In late July, he moved out again during the Sixth Congress, covertly held in a monastic building on Sampsonevsky Boulevard, in case of a police crackdown.2 As acting leader, Stalin gave the main report, exhorting the 300 delegates to concentrate on the future: “We must be prepared for anything.” After delivering another report “on the political situation,” he insisted that Russia create her own revolution and stop believing “that only Europe can show us the way,” a precurser of his famous slogan, “Socialism in One Country.” Stalin’s second report was probably written by Lenin or at least drafted with him, but his real partner in rebuilding the Party was Sverdlov, with whom he was finally reconciled.

“The report of Comrade Stalin has fully illuminated the activity of the CC,” declared Sverdlov. “There remains for me to limit myself to the narrow sphere of the CC’s organizational activity.”

Stalin was chosen chief editor of the Party press and member of the Constituent Assembly, but when the Cental Committee was elected he appeared below Kamenev and Trotsky. The Bolsheviks were still at a low ebb, but Stalin predicted that the Provisional Government’s “peaceful period is over. Times will be turbulent, crisis will follow crisis.”3

He returned to the Alliluyevs’. Nadya’s summer holidays were over. She came home, ready for school.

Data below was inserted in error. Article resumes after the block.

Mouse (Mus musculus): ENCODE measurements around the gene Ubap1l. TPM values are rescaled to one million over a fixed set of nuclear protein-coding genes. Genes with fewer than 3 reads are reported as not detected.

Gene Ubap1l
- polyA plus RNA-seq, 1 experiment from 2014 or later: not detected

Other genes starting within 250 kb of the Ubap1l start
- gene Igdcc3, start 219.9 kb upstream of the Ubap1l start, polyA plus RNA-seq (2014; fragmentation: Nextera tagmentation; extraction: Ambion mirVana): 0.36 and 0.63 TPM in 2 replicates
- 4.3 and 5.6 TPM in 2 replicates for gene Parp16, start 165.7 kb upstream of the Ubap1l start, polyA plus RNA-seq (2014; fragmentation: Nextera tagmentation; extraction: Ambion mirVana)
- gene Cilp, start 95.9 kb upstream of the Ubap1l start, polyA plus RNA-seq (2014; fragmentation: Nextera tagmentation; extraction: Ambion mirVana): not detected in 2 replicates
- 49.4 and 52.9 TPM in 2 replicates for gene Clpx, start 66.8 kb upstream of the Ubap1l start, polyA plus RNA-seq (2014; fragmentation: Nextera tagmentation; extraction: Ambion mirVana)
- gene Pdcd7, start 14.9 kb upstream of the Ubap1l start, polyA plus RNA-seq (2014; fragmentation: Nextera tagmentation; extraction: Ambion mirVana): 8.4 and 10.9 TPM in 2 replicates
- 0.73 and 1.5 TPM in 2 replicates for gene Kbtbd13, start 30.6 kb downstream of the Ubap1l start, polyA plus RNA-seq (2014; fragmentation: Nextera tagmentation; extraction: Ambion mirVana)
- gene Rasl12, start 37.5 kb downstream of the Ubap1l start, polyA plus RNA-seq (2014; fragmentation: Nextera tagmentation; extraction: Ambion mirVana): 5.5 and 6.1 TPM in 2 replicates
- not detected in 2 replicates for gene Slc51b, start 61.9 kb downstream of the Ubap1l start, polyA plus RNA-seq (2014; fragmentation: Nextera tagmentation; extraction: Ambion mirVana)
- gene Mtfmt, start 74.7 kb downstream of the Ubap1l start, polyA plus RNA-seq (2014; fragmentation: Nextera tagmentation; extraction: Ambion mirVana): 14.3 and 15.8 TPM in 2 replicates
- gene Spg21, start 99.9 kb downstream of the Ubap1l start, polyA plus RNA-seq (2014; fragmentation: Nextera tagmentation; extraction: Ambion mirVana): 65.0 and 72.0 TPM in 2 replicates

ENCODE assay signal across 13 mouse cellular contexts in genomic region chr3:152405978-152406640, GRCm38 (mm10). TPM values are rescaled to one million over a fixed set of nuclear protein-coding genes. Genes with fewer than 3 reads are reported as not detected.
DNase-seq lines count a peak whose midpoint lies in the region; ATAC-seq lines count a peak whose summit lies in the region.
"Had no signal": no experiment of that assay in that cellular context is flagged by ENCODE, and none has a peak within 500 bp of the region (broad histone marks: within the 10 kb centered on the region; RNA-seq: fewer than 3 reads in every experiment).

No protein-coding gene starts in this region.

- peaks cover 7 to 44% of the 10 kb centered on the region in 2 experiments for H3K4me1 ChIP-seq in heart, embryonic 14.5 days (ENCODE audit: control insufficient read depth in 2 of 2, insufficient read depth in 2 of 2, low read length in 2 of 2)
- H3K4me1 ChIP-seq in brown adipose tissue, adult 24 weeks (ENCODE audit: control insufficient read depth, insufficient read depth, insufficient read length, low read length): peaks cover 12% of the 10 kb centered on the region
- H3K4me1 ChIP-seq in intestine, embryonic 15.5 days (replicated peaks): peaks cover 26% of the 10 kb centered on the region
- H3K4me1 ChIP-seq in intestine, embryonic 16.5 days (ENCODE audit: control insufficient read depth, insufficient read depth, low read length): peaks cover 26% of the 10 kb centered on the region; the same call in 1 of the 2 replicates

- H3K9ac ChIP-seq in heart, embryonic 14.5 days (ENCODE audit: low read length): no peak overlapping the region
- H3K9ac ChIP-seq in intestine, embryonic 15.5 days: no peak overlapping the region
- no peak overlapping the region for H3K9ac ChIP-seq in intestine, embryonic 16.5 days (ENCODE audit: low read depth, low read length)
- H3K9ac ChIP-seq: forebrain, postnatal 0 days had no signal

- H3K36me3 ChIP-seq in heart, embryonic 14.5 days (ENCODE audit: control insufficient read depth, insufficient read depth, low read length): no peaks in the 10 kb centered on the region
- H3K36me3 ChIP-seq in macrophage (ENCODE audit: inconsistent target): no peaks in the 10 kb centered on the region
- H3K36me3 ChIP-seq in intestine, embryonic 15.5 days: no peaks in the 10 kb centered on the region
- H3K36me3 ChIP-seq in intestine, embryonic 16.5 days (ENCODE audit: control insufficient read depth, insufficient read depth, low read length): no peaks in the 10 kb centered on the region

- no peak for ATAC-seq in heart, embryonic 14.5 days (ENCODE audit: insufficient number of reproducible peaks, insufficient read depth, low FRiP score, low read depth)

That summer, Stalin lay low with the two sisters in the Alliluyev apartment, where he became the life and soul of the party. “Sometimes Soso did not come for days,” writes Anna Alliluyeva. Then he suddenly arrived in the middle of the night to find the girls asleep, and bounded into their room. They were living in intimate proximity: Stalin’s bedroom and Nadya’s were linked by a door. From his bed or desk, he could see her dressing - table.

“What? Are you in bed already?” he roused the girls. “Get up you sleepy - heads! I’ve bought you roach and bread!” The girls jumped up and skipped into Soso’s bedroom, which “immediately became carefree and noisy. Stalin cracked jokes and caricatured all the persons he met that day, sometimes in a kindly way, sometimes maliciously.”

The autodidact seminarist and the well - educated teenagers discussed literature. He was playful and funny with their friends. He entertained them with stories of his adventures in exile, of Tishka the Siberian dog. He read them his favourite books—Pushkin, Gorky and Chekhov, particularly the latter’s stories “The Chameleon” and “Unter Prisibeev,” but he especially adored “Dushenka,” which he “knew off by heart.” He would often talk about women. “She’s a real Dushenka,” he would say of feather - headed women who lived only for their lovers with no independent existence. He teased their servant, the country girl Panya, and he gave them all nicknames. “When he was in a particularly good mood,” says Anna, “he addressed us as ‘Yepifani - Mitrofani,’” a joke on the name of his landlord in exile. “Well, Yepifani, what’s new?” he greeted the girls. “Oh you’re a Mitrofani, you are!” Sometimes he called them “Tishka,” after the dog.

He talked politics with Sergei and the girls: they were members of the Bolshevik family. Nadya was so proud to be a Bolshevik that she was teased about it at school. Her godfather Yenukidze, Kalinin, Sergo and Sverdlov were already like uncles. Lenin had hidden in their home.